By Kylie MacLellan and Paul Sandle
LONDON (Reuters) - British Prime Minister David Cameron told the president of the European Commission that the country needed a new deal on Europe, before he presses his case for reforms to the bloc with other national leaders this week.
Talks between Cameron and EC President Jean-Claude Juncker over dinner on Monday focused on reforming the European Union and renegotiating the UK's ties with Brussels, a government spokeswoman said.
"The prime minister underlined that the British people are not happy with the status quo and believe that the EU needs to change in order to better address their concerns," she said.
Juncker reiterated he wanted to find a "fair deal for the UK and would seek to help", she said, and they agreed more discussions would be needed to find a way forward.
Cameron promised before the British national election earlier this month he would renegotiate Britain's role in Europe, and hold a referendum on the country's continuing membership of the bloc by the end of 2017.
He launched his reform drive at a summit of EU and ex-Soviet states in Latvia last week, saying he was confident of winning concessions although it would not be easy. [ID:nL5N0YD12D]
Cameron has said changes to rules on welfare benefits were an absolute requirement in any renegotiation. He wants to force EU migrants to wait four years before accessing a range of welfare benefits in Britain, and to win the power to deport out of work EU jobseekers after six months. [ID:nL5N0YC1JE]
Cameron will embark on a tour of five European capitals later this week to hold talks with key EU leaders over his reform plans.
The British leader will travel first to Denmark for a working breakfast with Prime Minister Helle Thorning-Schmidt on Thursday before heading to the Netherlands for talks with Prime Minister Mark Rutte. He will have dinner with French President Francois Hollande at the Elysee palace in Paris.
On Friday, Cameron will meet Polish Prime Minister Ewa Kopacz in Warsaw and German Chancellor Angela Merkel in Berlin.
Cameron hopes to speak with all 27 EU leaders individually before a European Council meeting at the end of June where he is expected to set out his reform plans in more detail.
Earlier on Monday the government said most citizens of other European Union countries living in Britain will not get to vote in the referendum.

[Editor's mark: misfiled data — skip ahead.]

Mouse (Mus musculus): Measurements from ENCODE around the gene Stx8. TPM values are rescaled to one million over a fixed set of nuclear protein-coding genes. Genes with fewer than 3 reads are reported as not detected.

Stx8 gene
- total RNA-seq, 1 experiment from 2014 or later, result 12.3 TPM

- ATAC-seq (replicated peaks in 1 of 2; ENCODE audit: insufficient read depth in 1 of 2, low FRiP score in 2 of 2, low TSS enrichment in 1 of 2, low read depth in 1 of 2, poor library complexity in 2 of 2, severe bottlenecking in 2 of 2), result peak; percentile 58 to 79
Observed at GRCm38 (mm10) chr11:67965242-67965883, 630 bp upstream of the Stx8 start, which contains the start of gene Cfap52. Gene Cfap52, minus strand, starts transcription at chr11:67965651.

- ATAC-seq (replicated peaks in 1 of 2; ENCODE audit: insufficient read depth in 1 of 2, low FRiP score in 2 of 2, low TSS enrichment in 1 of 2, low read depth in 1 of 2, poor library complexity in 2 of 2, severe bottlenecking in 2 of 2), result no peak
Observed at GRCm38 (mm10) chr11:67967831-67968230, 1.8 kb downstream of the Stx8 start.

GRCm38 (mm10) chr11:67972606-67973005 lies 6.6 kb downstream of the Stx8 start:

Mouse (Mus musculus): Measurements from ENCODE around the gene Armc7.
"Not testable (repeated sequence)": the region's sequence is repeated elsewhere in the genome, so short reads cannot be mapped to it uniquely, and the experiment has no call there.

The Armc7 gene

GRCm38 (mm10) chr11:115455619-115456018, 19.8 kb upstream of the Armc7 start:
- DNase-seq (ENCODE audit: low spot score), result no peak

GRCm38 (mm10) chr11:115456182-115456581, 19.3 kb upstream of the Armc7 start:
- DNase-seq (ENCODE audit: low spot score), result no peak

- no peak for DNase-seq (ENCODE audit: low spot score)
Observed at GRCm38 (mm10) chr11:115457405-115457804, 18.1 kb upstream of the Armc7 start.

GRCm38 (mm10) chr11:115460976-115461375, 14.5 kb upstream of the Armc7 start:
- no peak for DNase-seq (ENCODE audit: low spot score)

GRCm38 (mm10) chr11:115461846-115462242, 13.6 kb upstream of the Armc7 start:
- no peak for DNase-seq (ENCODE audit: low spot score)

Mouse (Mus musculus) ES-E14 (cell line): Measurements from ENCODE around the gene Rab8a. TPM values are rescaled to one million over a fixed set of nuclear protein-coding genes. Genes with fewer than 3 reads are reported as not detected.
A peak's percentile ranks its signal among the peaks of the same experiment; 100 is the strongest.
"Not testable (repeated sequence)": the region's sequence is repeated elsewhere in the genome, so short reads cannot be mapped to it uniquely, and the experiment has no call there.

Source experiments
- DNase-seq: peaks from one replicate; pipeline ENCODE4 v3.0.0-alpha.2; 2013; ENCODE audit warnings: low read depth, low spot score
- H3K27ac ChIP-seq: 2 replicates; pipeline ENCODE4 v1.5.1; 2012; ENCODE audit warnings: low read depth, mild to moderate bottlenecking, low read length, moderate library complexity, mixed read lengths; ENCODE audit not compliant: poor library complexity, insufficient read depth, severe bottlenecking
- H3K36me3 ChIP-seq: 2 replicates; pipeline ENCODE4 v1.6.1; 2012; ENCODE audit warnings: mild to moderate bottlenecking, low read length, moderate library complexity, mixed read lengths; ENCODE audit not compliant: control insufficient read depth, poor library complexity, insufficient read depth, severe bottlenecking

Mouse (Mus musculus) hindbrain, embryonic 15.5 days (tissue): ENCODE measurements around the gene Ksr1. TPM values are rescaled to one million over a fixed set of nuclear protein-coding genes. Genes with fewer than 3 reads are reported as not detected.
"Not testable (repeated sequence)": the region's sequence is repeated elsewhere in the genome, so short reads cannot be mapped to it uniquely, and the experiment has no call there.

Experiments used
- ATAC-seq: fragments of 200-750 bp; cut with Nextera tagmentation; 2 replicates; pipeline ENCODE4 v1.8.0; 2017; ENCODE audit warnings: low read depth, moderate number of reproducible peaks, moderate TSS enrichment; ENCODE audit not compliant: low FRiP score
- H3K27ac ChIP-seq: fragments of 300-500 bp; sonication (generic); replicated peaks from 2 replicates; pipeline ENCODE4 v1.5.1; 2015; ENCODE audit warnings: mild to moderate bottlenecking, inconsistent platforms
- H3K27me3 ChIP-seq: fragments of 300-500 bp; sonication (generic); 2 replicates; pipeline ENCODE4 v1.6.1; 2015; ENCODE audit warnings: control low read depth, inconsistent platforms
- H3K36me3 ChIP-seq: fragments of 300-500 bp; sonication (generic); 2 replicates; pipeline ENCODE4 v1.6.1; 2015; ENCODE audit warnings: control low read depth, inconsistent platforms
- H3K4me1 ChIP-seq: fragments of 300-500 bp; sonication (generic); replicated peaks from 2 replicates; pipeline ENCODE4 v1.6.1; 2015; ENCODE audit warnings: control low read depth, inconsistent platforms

Cameron's office said only those eligible to vote in British national elections, plus members of the upper house of parliament and Commonwealth citizens in Gibraltar, will get a say in the EU referendum.
That means British, Irish, Maltese, Cypriot and other Commonwealth citizens aged over 18 and resident in the UK, as well as UK nationals who have lived overseas for less than 15 years will be able to vote, but no other EU nationals.
"This is a big decision for our country, one that is about the future of the United Kingdom. That's why we think it's important that it is British, Irish and Commonwealth citizens that are the ones who get to decide," a source in Cameron's office said.
Citizens of other EU nations living in Britain are allowed to vote in local council and European elections.
The government will introduce its EU referendum legislation to parliament on Thursday as Cameron, whose Conservatives were elected with a surprise majority earlier this month, embarks on his diplomatic charm offensive across Europe.
As they dined on spring salad, pork belly and lime bavarois at the prime minister's country residence Chequers, the leaders also discussed the Greek economic situation, and Ukraine, including the extension of sanctions against Russia later this year, the spokeswoman said.
Earlier on Monday, Cameron also talked about Ukraine in a telephone call with President Putin, the government said.
The prime minister said the priority now must be to deliver full implementation of the Minsk agreement that attempts to resolve the conflict.
Putin and Cameron also discussed the civil war in Syria, the spokeswoman said, and agreed their national security advisers should meet to restart talks, although the British leader reiterated that President Assad could not be part of the solution in Syria.
(Editing by Greg Mahlich and Diane Craft)